Despite a number of high-profile insolvencies hitting the headlines, new research shows that the number of company administrations in England fell 14% in the second quarter of the year.
KPMG’s study of administration notices in the London Gazette showed that 310 companies went into administration between April and June 2019, down from 361 in the previous quarter.
The results are comparable with the same period last year when 303 companies filed for administration.
KPMG compared the number of administrations by sector, finding that retailer administrations fell from 28 to 26 between Q1 and Q2.
It was a similar picture for restaurant, pub and club sector, which had 14 administrations in the second quarter. This included Jamie Oliver’s Restaurant Group and Red’s True Barbecue, which was bought out of administration by Impossible bar operator Tokyo Industries.
In the wider food and drink sector, however, there was a more pronounced increase in operators entering administration – up from 13 in Q1 to 18 in Q2.
The significant insolvencies in this sector included the administration of Welsh cheesemaker GRH Food Company Limited, luxury chocolatier Rococo Chocolates and the North East-based craft brewer Mordue Brewery.
Blair Nimmo, head of restructuring for KPMG UK, said: “You could be forgiven for thinking there had been a dramatic increase in corporate insolvencies since the turn of the year, but the truth is that numbers have tracked downwards over the last three months.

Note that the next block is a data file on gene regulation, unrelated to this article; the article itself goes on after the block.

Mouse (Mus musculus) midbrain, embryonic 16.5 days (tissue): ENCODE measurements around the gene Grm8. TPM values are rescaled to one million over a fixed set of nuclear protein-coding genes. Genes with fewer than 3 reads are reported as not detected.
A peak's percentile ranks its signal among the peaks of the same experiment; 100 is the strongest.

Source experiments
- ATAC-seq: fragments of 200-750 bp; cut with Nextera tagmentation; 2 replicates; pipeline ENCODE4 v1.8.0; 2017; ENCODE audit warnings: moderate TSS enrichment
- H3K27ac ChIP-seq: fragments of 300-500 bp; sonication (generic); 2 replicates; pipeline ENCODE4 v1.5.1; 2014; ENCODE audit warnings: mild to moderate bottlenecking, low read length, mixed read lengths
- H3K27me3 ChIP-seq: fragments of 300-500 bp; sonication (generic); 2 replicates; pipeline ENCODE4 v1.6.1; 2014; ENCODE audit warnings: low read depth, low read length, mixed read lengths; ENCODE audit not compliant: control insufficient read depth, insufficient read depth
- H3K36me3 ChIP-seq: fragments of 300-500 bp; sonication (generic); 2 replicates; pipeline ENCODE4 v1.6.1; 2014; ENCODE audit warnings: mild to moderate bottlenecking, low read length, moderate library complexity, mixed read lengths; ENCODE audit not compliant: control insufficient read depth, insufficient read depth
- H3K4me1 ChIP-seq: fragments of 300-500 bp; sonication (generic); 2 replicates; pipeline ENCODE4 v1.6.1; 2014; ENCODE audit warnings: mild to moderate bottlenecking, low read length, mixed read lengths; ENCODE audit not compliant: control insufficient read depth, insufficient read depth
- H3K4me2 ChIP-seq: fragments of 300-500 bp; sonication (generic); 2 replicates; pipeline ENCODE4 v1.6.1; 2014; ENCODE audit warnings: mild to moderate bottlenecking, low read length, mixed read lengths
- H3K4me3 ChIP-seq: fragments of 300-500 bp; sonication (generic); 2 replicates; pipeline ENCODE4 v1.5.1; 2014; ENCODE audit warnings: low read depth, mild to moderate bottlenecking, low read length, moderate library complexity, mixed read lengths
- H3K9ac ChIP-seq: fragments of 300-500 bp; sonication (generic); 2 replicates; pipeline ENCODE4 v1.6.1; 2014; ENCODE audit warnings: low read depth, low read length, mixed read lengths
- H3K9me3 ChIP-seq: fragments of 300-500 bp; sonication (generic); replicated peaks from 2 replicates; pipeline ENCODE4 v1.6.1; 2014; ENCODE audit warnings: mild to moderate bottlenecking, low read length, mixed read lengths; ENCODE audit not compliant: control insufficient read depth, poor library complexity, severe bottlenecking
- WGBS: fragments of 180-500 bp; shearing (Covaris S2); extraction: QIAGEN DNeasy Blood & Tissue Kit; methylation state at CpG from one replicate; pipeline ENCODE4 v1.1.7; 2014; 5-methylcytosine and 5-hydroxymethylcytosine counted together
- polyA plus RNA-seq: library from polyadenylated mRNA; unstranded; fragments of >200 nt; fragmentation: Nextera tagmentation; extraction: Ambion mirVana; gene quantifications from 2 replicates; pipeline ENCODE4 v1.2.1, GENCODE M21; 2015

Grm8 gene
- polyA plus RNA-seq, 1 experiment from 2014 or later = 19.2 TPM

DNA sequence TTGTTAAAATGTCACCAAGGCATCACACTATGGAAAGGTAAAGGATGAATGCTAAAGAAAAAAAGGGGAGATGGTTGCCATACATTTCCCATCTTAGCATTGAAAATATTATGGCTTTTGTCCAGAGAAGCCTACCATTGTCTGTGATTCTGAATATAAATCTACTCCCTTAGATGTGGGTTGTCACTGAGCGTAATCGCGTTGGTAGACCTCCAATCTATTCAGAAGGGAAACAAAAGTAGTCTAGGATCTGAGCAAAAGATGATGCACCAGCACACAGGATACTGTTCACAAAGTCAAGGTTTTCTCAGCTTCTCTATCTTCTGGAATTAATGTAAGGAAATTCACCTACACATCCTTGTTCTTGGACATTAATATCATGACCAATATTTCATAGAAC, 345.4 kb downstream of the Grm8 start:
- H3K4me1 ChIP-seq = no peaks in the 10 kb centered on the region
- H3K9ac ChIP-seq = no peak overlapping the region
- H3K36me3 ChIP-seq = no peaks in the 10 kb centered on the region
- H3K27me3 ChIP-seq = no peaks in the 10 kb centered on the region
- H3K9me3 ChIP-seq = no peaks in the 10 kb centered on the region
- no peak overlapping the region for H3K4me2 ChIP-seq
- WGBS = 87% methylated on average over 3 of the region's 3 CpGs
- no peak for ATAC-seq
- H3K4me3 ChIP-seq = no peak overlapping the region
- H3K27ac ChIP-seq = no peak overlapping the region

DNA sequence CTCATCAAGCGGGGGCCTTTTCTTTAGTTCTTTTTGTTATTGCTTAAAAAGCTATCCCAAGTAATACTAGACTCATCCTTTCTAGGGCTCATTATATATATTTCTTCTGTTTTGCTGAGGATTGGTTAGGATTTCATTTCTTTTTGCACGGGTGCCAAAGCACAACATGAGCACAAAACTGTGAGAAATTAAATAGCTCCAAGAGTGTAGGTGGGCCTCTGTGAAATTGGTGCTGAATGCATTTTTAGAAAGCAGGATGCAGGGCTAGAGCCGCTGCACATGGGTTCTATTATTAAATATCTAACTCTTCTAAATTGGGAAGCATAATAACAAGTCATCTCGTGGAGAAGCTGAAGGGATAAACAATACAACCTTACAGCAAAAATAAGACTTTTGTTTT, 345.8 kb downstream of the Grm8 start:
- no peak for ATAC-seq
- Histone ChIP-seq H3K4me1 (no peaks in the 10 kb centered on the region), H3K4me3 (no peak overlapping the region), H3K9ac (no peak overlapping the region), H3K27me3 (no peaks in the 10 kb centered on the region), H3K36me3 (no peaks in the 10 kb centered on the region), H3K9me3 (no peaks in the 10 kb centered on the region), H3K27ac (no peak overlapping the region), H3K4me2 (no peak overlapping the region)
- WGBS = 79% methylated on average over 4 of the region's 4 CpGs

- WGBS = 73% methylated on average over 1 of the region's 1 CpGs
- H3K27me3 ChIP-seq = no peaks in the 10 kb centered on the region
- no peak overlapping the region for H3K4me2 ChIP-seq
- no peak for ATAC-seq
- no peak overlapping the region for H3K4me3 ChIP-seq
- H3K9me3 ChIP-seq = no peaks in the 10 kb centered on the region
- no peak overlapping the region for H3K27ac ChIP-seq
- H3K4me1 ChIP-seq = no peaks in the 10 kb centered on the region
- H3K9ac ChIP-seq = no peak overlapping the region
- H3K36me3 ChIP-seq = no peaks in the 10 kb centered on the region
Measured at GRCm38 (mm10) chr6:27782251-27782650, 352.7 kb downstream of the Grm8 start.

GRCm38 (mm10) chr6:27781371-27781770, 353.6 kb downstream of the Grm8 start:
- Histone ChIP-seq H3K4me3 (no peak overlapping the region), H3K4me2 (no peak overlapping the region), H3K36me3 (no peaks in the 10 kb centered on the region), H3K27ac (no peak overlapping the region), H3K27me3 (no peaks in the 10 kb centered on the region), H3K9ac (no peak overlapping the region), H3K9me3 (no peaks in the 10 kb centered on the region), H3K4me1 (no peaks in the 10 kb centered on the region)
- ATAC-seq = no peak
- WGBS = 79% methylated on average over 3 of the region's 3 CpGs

“Prolonged uncertainty around Brexit has perhaps further delayed a ‘moment of truth’ for companies in those sectors which are more vulnerable to economic volatility, while a number of companies in the retail and casual dining sectors have put forward CVA proposals as part of wider restructuring programmes which aim to put them on a more stable financial footing and head off the prospect of an administration.”
Tom Fox, Licensed Insolvency Practitioner at Umbrella Insolvency, said: “The total number of administrations has dipped slightly in the second quarter of the year, but this doesn’t tell the full story of headwinds in the economy.
“We often see a higher than average number of insolvencies in the first three months of the year as many struggling companies only manage to limp through the busy Christmas period. This data also doesn’t take account of other insolvency actions including compulsory liquidations, voluntary liquidations and company voluntary arrangements, which have trended upwards in recent years.”
For more information about company insolvencies, speak to a member of the team today. Call: 0800 611 8888.